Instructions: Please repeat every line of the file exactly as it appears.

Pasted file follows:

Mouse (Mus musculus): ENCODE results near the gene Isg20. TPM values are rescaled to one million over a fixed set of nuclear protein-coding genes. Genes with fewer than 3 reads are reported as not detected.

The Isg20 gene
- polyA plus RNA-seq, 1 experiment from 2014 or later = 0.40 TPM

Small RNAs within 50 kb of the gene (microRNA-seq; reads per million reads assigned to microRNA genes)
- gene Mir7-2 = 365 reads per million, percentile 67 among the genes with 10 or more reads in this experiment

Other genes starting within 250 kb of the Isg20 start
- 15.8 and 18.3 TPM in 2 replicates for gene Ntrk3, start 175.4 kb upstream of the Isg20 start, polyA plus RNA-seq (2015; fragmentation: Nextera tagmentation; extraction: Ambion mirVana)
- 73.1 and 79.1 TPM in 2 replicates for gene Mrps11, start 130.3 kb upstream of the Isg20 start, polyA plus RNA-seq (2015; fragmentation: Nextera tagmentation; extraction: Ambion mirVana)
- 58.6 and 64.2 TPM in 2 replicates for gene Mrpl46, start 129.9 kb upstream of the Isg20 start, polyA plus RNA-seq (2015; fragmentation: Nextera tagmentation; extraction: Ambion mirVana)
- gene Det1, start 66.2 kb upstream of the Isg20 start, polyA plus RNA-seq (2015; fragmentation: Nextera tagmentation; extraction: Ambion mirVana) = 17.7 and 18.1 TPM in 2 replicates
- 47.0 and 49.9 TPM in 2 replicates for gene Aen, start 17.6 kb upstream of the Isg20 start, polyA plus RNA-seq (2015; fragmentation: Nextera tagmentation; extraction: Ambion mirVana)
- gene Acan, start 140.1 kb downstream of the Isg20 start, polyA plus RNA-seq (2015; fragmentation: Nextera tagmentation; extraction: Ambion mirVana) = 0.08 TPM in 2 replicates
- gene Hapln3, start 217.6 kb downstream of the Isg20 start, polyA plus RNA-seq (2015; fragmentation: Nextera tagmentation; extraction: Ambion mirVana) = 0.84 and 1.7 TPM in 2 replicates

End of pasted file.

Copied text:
Mouse (Mus musculus): ENCODE results near the gene Isg20. TPM values are rescaled to one million over a fixed set of nuclear protein-coding genes. Genes with fewer than 3 reads are reported as not detected.

The Isg20 gene
- polyA plus RNA-seq, 1 experiment from 2014 or later = 0.40 TPM

Small RNAs within 50 kb of the gene (microRNA-seq; reads per million reads assigned to microRNA genes)
- gene Mir7-2 = 365 reads per million, percentile 67 among the genes with 10 or more reads in this experiment

Other genes starting within 250 kb of the Isg20 start
- 15.8 and 18.3 TPM in 2 replicates for gene Ntrk3, start 175.4 kb upstream of the Isg20 start, polyA plus RNA-seq (2015; fragmentation: Nextera tagmentation; extraction: Ambion mirVana)
- 73.1 and 79.1 TPM in 2 replicates for gene Mrps11, start 130.3 kb upstream of the Isg20 start, polyA plus RNA-seq (2015; fragmentation: Nextera tagmentation; extraction: Ambion mirVana)
- 58.6 and 64.2 TPM in 2 replicates for gene Mrpl46, start 129.9 kb upstream of the Isg20 start, polyA plus RNA-seq (2015; fragmentation: Nextera tagmentation; extraction: Ambion mirVana)
- gene Det1, start 66.2 kb upstream of the Isg20 start, polyA plus RNA-seq (2015; fragmentation: Nextera tagmentation; extraction: Ambion mirVana) = 17.7 and 18.1 TPM in 2 replicates
- 47.0 and 49.9 TPM in 2 replicates for gene Aen, start 17.6 kb upstream of the Isg20 start, polyA plus RNA-seq (2015; fragmentation: Nextera tagmentation; extraction: Ambion mirVana)
- gene Acan, start 140.1 kb downstream of the Isg20 start, polyA plus RNA-seq (2015; fragmentation: Nextera tagmentation; extraction: Ambion mirVana) = 0.08 TPM in 2 replicates
- gene Hapln3, start 217.6 kb downstream of the Isg20 start, polyA plus RNA-seq (2015; fragmentation: Nextera tagmentation; extraction: Ambion mirVana) = 0.84 and 1.7 TPM in 2 replicates